A federal judge in Texas threw out a lawsuit filed by employees of a Houston hospital system over its requirement that all of its staff be vaccinated against COVID-19.
The Wall Street Journal reported the ruling marks the first time a federal court has ruled on the legality of such an employer mandate because of the pandemic.
The Houston Methodist Hospital system suspended 178 employees without pay last week over their refusal to get vaccinated. Of these, 117 sued seeking to overturn the requirement and lift their suspension, and threatened termination.
In his ruling, Saturday, U.S. District Judge Lynn Hughes of Houston deemed lead plaintiff Jennifer Bridges' contention that the vaccines are "experimental and dangerous" to be false and otherwise irrelevant. He also found that her likening the vaccination requirement to the Nazis' forced medical experimentation on concentration camp captives during the Holocaust to be "reprehensible."
Hughes also ruled that making vaccinations a condition of employment was not coercion, as Bridges contended.
"Bridges can freely choose to accept or refuse a COVID-19 vaccine; however, if she refuses, she will simply need to work somewhere else. If a worker refuses an assignment, changed office, earlier start time, or other directive, he may be properly fired. Every employment includes limits on the worker's behavior in exchange for remuneration. That is all part of the bargain," Hughes concluded.
In a statement, Dr. Marc Boom, the president and CEO of the hospital system with approximately 26,000 employees, said, "We can now put this behind us and continue our focus on unparalleled safety, quality, service, and innovation."
Jared Woodfill, a Houston lawyer representing Bridges and the other clients, promised an appeal.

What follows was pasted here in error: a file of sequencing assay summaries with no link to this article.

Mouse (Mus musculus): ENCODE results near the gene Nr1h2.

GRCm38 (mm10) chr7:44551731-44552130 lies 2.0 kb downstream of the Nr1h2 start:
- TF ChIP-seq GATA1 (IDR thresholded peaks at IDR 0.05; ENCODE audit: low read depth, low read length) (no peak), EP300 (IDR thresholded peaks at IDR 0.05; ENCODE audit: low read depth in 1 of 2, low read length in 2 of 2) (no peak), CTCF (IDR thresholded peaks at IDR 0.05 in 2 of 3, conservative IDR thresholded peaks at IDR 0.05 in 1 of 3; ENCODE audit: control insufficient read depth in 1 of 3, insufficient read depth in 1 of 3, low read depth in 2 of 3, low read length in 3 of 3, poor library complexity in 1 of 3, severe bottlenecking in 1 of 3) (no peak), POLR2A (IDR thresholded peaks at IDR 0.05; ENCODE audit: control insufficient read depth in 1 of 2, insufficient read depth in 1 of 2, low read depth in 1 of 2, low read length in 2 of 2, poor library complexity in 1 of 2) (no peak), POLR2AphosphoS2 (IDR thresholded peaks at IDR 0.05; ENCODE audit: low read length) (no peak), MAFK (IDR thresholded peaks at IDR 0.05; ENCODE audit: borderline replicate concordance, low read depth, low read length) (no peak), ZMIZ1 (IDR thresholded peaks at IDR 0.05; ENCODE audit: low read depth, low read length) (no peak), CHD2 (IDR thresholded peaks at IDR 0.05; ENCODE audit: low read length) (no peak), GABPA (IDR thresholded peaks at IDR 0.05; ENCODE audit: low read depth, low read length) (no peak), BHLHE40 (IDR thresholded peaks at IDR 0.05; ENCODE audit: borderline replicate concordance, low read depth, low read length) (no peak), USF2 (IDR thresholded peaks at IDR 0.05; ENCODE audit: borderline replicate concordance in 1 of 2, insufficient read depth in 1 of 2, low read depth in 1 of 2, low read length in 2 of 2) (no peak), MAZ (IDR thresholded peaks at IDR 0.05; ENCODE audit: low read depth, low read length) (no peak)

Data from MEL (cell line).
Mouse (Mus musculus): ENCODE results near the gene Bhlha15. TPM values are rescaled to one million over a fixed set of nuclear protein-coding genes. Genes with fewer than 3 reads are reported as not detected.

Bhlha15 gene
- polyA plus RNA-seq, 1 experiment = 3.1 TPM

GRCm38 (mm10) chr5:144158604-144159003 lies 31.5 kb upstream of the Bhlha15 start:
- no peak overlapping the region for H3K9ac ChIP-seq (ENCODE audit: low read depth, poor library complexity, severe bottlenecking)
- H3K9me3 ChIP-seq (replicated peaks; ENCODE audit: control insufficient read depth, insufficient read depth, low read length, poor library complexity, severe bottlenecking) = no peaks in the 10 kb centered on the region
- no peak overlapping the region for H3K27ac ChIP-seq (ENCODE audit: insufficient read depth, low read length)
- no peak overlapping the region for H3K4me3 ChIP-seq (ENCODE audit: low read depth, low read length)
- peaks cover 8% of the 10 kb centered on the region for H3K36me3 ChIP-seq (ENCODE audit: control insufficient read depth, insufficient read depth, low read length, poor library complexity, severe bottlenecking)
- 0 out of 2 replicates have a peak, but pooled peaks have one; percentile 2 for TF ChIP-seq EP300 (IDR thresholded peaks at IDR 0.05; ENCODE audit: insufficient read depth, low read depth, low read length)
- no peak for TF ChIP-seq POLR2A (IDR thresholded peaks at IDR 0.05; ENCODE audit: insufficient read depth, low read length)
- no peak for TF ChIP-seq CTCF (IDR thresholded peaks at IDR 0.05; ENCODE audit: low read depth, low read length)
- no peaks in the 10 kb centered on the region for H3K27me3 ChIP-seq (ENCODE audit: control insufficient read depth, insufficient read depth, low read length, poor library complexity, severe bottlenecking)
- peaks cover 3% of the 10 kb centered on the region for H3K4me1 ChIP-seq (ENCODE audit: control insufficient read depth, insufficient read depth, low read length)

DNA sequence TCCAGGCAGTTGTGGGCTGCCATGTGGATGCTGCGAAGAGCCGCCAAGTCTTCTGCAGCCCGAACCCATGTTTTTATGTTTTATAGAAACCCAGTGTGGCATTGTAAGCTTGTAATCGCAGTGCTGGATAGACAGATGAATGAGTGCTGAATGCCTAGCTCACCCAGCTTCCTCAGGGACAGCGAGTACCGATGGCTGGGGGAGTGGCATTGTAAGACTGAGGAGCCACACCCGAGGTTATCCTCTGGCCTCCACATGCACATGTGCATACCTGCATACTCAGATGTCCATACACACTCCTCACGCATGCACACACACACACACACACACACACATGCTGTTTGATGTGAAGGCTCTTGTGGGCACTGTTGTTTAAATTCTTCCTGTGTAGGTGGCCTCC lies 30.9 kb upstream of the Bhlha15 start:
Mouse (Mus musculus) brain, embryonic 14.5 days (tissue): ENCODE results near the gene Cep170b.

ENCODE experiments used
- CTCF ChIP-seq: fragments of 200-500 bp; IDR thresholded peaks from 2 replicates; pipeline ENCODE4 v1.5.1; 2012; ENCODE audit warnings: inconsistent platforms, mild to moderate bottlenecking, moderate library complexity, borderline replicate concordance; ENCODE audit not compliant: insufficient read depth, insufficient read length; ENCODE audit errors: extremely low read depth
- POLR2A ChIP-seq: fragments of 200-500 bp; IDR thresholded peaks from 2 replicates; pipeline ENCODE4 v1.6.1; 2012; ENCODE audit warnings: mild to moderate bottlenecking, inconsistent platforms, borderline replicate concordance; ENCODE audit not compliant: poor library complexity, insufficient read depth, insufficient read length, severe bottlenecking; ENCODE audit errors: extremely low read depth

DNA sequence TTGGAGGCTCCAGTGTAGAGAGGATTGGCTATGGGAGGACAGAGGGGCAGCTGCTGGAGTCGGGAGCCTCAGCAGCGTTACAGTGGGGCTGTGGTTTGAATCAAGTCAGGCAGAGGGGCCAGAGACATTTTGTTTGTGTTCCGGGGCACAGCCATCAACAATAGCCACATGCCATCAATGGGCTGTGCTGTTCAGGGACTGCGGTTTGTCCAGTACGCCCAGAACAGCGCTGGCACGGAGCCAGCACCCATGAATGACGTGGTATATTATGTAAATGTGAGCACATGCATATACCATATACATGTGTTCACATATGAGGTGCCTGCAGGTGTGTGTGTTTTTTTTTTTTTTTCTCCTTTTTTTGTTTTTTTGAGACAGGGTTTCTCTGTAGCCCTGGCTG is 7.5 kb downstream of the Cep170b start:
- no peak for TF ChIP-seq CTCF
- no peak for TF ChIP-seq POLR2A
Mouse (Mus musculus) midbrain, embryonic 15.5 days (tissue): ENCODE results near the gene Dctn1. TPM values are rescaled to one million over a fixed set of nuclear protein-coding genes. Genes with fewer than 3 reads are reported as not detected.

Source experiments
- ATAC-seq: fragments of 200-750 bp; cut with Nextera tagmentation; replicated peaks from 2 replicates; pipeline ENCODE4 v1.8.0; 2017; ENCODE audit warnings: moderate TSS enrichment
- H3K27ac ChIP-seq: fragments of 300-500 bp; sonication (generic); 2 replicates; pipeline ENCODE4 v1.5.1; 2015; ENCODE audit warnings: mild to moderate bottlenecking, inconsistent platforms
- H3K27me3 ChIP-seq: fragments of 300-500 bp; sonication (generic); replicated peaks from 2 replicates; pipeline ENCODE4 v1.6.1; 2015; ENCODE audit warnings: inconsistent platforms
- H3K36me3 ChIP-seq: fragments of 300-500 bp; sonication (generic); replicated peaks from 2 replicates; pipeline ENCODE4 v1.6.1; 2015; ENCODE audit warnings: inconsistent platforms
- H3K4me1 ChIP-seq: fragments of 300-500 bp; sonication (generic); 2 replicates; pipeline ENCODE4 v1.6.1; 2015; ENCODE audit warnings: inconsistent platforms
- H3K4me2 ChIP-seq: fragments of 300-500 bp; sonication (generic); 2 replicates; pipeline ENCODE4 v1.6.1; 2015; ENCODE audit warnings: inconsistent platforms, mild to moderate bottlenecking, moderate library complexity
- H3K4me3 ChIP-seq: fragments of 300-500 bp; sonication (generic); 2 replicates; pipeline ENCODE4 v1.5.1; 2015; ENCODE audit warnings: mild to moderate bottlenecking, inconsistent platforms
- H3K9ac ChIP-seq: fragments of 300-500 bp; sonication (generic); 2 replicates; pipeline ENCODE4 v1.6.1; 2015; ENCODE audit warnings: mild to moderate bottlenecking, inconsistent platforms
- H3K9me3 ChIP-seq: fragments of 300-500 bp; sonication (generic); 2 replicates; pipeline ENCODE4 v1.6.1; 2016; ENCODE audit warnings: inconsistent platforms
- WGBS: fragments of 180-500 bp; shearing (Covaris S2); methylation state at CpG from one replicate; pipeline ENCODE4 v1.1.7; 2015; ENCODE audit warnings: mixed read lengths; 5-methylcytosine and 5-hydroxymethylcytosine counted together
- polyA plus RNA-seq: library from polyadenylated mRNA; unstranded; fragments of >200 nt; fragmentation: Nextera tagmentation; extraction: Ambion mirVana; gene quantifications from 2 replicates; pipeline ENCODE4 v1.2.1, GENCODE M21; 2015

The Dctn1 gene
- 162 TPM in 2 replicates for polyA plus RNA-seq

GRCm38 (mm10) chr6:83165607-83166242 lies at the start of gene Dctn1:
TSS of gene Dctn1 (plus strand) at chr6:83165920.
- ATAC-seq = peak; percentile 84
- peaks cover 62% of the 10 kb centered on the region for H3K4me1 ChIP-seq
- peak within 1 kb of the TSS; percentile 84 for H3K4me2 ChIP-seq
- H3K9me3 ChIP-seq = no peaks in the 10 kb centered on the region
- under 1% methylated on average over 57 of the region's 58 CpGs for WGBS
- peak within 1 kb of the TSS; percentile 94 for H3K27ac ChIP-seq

"All of my clients continue to be committed to fighting this unjust policy," Woodfill said in a statement. "What is shocking is that many of my clients were on the front line treating COVID-positive patients at Texas Methodist Hospital during the height of the pandemic. As a result, many of them contracted COVID-19. As a thank you for their service and sacrifice, Methodist Hospital awards them a pink slip and sentences them to bankruptcy."
Hospital employees had until June 7 to complete their immunizations.
In a Tuesday memo, Boom said that 24,947 employees had complied with the vaccination requirement and that 27 of the 178 others had received the first of a two-dose vaccine and wouldn't be fired if they got their second. The rest are subject to termination.
He also wrote that 285 other employees received medical or religious exemptions, and 332 were deferred because they were pregnant or for some other reason.
As of Monday, 43.7 of America's adult population were fully vaccinated and 64.5% received at least one dose, according to the Centers for Disease Control and Prevention. U.S. deaths due to COVID-19 now stand at 597,343.
However, polling has shown that many unvaccinated people are still hesitant, according to The Wall Street Journal.
As CBN News reported in late May, vaccination rates are slowing down and now some states are offering a cash prize to get more shots into arms.
Marylanders who've been vaccinated have a chance to win $40,000 a day for 40 days or a prize of $400,000.
In West Virginia, people aged 16-35 who get the shot can register for a $100 savings bond or gift card.
And in New York, a vaccination gets you a chance to win a $5 million top prize in a new scratch ticket.
"Everybody wins. You have a one in nine chance of winning the lottery but you get the vaccine and you win," Gov. Andrew Cuomo said.